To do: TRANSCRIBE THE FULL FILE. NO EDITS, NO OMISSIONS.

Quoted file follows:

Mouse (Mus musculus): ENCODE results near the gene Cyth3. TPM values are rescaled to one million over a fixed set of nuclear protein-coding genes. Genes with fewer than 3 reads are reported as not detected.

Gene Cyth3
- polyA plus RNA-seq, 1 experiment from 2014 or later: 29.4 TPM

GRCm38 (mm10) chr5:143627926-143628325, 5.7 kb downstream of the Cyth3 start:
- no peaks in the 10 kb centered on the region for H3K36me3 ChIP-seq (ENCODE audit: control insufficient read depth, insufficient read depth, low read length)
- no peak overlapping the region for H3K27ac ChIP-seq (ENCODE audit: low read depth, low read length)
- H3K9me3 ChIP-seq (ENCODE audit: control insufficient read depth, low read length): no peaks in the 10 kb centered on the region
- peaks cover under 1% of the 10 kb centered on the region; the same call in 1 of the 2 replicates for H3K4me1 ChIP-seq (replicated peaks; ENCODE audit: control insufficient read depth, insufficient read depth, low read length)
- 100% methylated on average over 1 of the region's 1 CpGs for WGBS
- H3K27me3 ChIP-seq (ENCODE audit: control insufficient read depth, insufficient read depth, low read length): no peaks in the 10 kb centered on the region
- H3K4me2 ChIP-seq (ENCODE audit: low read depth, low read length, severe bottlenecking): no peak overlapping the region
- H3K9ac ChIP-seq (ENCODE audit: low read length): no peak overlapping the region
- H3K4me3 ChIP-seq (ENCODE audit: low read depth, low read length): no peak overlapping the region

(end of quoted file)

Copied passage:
Mouse (Mus musculus): ENCODE results near the gene Cyth3. TPM values are rescaled to one million over a fixed set of nuclear protein-coding genes. Genes with fewer than 3 reads are reported as not detected.

Gene Cyth3
- polyA plus RNA-seq, 1 experiment from 2014 or later: 29.4 TPM

GRCm38 (mm10) chr5:143627926-143628325, 5.7 kb downstream of the Cyth3 start:
- no peaks in the 10 kb centered on the region for H3K36me3 ChIP-seq (ENCODE audit: control insufficient read depth, insufficient read depth, low read length)
- no peak overlapping the region for H3K27ac ChIP-seq (ENCODE audit: low read depth, low read length)
- H3K9me3 ChIP-seq (ENCODE audit: control insufficient read depth, low read length): no peaks in the 10 kb centered on the region
- peaks cover under 1% of the 10 kb centered on the region; the same call in 1 of the 2 replicates for H3K4me1 ChIP-seq (replicated peaks; ENCODE audit: control insufficient read depth, insufficient read depth, low read length)
- 100% methylated on average over 1 of the region's 1 CpGs for WGBS
- H3K27me3 ChIP-seq (ENCODE audit: control insufficient read depth, insufficient read depth, low read length): no peaks in the 10 kb centered on the region
- H3K4me2 ChIP-seq (ENCODE audit: low read depth, low read length, severe bottlenecking): no peak overlapping the region
- H3K9ac ChIP-seq (ENCODE audit: low read length): no peak overlapping the region
- H3K4me3 ChIP-seq (ENCODE audit: low read depth, low read length): no peak overlapping the region